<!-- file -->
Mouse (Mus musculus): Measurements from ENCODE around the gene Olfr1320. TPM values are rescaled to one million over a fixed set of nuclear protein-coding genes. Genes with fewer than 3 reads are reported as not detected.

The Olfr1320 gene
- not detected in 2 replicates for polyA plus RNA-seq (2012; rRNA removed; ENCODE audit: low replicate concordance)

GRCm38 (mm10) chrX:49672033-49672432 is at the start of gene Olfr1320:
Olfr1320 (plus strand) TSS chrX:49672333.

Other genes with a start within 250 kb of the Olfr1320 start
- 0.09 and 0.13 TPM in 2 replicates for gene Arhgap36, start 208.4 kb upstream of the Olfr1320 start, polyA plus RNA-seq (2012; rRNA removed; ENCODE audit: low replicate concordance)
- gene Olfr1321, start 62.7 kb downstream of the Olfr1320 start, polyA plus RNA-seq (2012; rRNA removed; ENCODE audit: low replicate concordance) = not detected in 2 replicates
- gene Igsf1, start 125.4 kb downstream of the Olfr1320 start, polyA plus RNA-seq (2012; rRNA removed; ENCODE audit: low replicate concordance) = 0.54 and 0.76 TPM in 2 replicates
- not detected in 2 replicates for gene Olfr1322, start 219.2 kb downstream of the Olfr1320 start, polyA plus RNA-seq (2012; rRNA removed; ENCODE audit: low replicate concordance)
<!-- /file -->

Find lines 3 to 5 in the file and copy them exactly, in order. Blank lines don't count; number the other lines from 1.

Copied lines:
- not detected in 2 replicates for polyA plus RNA-seq (2012; rRNA removed; ENCODE audit: low replicate concordance)

GRCm38 (mm10) chrX:49672033-49672432 is at the start of gene Olfr1320:
Olfr1320 (plus strand) TSS chrX:49672333.